Part 1 of McGonks' attempt to follow the 'Pilgrim Way'
|Torhouse Stone Circle|
As you'll perhaps have noticed on the McGonks Facebook page, we are now trying to find out much more about a place named Whithorn and it's many links with Scotland's past - Vikings, Romans, the arrival of Christianity to Scotland and royal visits by such famous people as Mary, Queen of Scots and Robert Bruce.
This is in no way a pilgrimage nor is it in any way religious, it is a simple exploration of a road that is said to join the Southern Upland Way (Britain's first official coast to coast long distance foot-path) near the famous Glenluce Abbey then run all the way down through the Machars of Galloway to the Isle of Whithorn, where the remains of St Ninian's Chapel still stand to this day.
The Machars of southwest Scotland are home to many, many interesting places of national historical note. We believe The Whithorn Trust is like the information hub for anyone wanting to find out more about this area, offering helpful advice and information relating to all of the following historic sites:
There's also Whithorn Priory, a place where no McGonk has yet to venture, so we are planning on visiting all of these locations this summer AND attempting to make it to Glenluce Abbey to complete all stretches of the original Pilgrim Way. In doing this, we hope to help raise awareness (and funds) to help save The Whithorn Trust. We've already set up a donations page and linked to a petition that we beseech you to sign and then spread the word to all your friends, relatives, colleagues and acquaintances to do likewise. Only by saving the Trust can we save the visitor centre and, in so doing, have somewhere of historical interest to meet and greet all the ex-pats who will be visiting Scotland during Homecoming 2014. Having some place to enjoy a cuppa whilst learning about their Scottish heritage has to be high on the list of priorities if we are bringing our long-lost relatives all the way across that big pond known as the Atlantic!
But let's get back to the case in hand bfore we become too distracted. Our route starts probably halfway between the start and finish of the original Pilgrim Way, from Thrift Cottage, home of Clan McGonk. We don't yet have a proper map of the road or pathway, nor do we even know if it is still in use - it is our quest to find out and to uncover the secrets of this ancient way that could have been walked, horse-driven or ridden over 1,000 years ago. We 'think' it's about 50 miles round trip, so needs splitting into manageable sections to allow plenty of time for exploring everything there is to see en route. There are also herds of cows to be avoided, as part of the track cuts over farmland that we already know is home to the big scary, hairy beasts, the Black Galloways.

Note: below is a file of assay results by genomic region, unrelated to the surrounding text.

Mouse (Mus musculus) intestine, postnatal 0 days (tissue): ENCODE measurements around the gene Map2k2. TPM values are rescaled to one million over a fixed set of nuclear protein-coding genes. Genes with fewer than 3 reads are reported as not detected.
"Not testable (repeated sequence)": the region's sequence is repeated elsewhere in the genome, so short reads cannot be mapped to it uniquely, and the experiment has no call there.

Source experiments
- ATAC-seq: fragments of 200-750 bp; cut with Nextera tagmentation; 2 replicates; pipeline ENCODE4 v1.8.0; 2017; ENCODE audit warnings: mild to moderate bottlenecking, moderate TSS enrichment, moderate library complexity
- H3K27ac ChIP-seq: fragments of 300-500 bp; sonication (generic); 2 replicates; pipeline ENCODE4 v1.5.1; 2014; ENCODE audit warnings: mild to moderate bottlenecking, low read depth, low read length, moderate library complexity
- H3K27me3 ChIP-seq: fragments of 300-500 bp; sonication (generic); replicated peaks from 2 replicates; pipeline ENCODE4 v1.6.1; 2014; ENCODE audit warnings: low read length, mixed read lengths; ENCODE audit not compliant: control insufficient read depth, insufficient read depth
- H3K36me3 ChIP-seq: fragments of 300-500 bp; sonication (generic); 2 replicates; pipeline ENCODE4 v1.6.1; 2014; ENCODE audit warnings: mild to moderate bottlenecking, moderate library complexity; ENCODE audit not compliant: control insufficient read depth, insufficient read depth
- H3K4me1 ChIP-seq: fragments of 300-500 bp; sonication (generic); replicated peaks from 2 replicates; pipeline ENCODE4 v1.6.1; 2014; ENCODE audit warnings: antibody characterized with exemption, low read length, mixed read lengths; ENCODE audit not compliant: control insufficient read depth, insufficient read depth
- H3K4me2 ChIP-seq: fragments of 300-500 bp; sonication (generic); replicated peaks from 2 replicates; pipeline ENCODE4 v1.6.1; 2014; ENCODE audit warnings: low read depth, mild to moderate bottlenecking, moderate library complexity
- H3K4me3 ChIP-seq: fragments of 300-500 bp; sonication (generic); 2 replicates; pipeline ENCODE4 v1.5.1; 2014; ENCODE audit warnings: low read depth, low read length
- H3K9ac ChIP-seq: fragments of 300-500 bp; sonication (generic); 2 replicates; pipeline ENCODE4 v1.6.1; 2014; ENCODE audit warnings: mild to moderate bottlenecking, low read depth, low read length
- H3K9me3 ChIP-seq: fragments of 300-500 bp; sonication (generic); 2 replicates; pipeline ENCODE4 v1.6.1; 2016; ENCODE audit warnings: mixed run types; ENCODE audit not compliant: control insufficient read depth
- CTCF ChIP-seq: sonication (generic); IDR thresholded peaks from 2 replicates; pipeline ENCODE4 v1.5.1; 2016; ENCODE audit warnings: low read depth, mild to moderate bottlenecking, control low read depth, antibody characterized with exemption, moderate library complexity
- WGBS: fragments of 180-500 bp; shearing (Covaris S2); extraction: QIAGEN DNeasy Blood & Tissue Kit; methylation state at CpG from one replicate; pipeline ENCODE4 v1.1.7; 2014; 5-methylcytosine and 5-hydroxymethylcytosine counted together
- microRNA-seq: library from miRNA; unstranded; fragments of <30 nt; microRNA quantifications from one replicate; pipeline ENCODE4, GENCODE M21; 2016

Along the way, (pardon the pun) we will be seeking to help discover a means of saving the associated visitor centre and museum, which is located near the old Whithorn Priory. It apparently costs about £100,000 each year to run the centre (it now also has a cafe) and keep it open for business while holding on to the treasures contained within. The ruined nave of the Medieval Cathedral and crypts are now in the care of Historic Scotland, as is the museum, which is reported to house the finest collection of early Christian stones in Scotland. McGonks haven't yet travelled this far along the route but they have found an easy access point onto it and are planning to follow the road and visit all the sites that they can.
This is one of the Beag McGonks, a dandy little fellow who was part of the support group that ventured to the summit of Ben Nevis last weekend (a total of 4 McGonks succeeded in reaching the top - Bhreac + 3 supporting Beag McGonks). He has been out on the beach today, where he found himself a beautiful 'wizard stick' and a feather for his cap. He then went out to show off his new outfit and admire himself in the garden mirrors. He's fairly well travelled and should make an excellent scout for this challenge; if you look closely at the Torhouse Stone Circle photograph, you can just make him out when he and the grey Beag were hiding at the bottom of the huge boulders. He has been nicknamed Doodle Beag.
So, McGonk fans, let's set to work and try to help save the Whithorn Trust for a while longer and, in so doing, discover the Pilgrim Way so we can trek, ride or cycle the length of the Machars. It's another big adventure!
Check out www.mcgonks.com for links to donate or even just to sign the petition to help save the Whithorn Trust. We hope you will enjoy the summer adventures and our quest to uncover the original Pilgrim Way.